Florida Is the Seventh Worst State for Tax Help
Ken Teegardin via Flickr CC
Tax Day is a mere two weeks away, and there's a good chance you haven't done yours yet. Sure, Florida remains one of the tax-friendliest states, but actually doing taxes remains a tedious pain in the neck. You'd probably rather spend a few extra bucks to have an accountant do your taxes. And that's probably a good idea, because you can get yourself into a real pickle if you don't know what you're doing.
But, according to WalletHub, that might be a challenge here in Florida. Because a new study by the financial website says the Sunshine State is among the worst in the country to get good tax help. In fact, acceding to the rankings, Florida is 45th (tied with Indiana), making it the seventh worst state for tax help.
"There’s no shame in admitting it — many of us would rather pay someone to do our taxes than spend the 16 hours the IRS estimates it takes to do them ourselves," says WalletHub's Communications Manager, Raz Daraban. "But the accessibility, affordability and effectiveness of tax help varies significantly."
The Best & Worst States for Tax Help study looked at six key metrics culled from information provided by the Internal Revenue Service, the U.S. Census Bureau, Indeed.com, and the U.S. Department of Labor Statistics. The site then compared the 50 states and District of Columbia with stats like the number of accountants per 1,000 people to their average workload and hourly compensation.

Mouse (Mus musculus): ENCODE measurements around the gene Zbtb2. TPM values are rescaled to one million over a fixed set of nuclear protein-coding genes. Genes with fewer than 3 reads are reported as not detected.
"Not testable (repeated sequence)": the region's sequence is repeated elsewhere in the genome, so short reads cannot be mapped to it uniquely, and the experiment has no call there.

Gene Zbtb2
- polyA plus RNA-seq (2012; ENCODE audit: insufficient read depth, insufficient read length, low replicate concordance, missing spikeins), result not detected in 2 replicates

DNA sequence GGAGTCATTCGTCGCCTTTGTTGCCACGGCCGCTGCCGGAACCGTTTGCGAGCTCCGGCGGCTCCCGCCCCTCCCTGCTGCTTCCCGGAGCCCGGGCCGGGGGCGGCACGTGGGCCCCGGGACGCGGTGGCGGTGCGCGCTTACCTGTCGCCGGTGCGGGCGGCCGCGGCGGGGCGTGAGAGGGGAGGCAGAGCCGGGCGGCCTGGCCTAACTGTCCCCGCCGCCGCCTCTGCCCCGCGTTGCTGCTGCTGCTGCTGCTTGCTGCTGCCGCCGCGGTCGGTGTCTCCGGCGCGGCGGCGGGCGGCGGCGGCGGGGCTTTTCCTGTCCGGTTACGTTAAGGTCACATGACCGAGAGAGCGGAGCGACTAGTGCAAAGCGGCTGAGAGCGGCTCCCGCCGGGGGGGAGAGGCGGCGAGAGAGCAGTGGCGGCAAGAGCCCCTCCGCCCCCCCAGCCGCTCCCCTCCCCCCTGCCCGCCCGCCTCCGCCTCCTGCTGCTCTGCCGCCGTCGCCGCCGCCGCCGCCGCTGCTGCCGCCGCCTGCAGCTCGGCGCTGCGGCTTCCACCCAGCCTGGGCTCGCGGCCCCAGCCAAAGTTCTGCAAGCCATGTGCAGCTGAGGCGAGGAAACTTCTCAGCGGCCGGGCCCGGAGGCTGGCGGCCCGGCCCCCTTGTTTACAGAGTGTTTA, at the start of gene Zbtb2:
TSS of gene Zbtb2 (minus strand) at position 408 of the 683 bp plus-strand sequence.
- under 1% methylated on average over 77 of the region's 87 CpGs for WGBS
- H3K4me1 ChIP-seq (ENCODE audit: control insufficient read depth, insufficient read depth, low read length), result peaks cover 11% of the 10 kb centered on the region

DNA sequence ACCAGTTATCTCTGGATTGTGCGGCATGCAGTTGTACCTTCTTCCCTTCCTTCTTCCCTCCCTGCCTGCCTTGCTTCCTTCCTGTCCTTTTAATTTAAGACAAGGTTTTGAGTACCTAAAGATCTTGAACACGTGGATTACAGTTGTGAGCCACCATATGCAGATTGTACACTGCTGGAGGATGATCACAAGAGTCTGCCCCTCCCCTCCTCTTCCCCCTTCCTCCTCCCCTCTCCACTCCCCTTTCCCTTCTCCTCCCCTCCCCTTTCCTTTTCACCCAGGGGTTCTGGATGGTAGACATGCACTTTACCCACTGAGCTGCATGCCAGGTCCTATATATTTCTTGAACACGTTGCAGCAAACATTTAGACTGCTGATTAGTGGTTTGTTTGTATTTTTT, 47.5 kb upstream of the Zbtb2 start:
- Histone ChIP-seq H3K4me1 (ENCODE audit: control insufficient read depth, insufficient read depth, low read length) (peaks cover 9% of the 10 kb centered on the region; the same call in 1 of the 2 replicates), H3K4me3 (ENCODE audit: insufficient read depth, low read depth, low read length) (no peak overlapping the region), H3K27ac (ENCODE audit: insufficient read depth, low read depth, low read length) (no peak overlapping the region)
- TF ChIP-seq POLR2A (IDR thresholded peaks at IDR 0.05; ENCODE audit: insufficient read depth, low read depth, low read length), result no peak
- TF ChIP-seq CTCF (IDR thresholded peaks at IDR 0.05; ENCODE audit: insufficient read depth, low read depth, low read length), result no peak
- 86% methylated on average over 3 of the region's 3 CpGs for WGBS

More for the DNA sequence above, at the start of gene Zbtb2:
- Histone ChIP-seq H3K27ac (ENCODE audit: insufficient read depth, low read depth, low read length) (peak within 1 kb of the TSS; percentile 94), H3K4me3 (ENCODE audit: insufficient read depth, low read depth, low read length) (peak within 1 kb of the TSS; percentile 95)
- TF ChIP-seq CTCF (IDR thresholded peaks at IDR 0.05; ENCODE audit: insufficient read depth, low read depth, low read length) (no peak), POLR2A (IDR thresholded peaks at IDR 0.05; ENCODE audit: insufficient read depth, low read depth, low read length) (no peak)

According to the study, Florida ranked low in just about every key metric, with least-affordable tax help being the state's biggest issue.
22nd – Accountants Per 1,000 People
33rd – Accounting Jobs Per 1,000 People
48th – Affordability of Tax Help
27th – Returns Filed Per Accountant
27th – Percentage of Filers Paying for Tax Help
Of course, you can always skip filing your taxes with a pro, and hit up the internet to e-file. But there are some risks with that, the most common risk being identity theft. Common sense stuff can protect you when you e-file, such as not using a public Wi-Fi, and using a secure encryption when you use Wi-Fi. There is also the risk of making a mistake because you're not trained to do this kind of thing (although most tax websites walk you through it).
"E-filing is generally safe," says Reed W. Easton, Associate Professor of Taxation and Accounting, Stillman School of Business, Seton Hall University. "There is problem involving identity theft refund fraud. A weakness in the current tax refund system is the 'look-back' compliance model used by the IRS. The IRS currently cannot do a matching of employers' wage data from W-2s, as such data is not available until months after the IRS issues most refunds."
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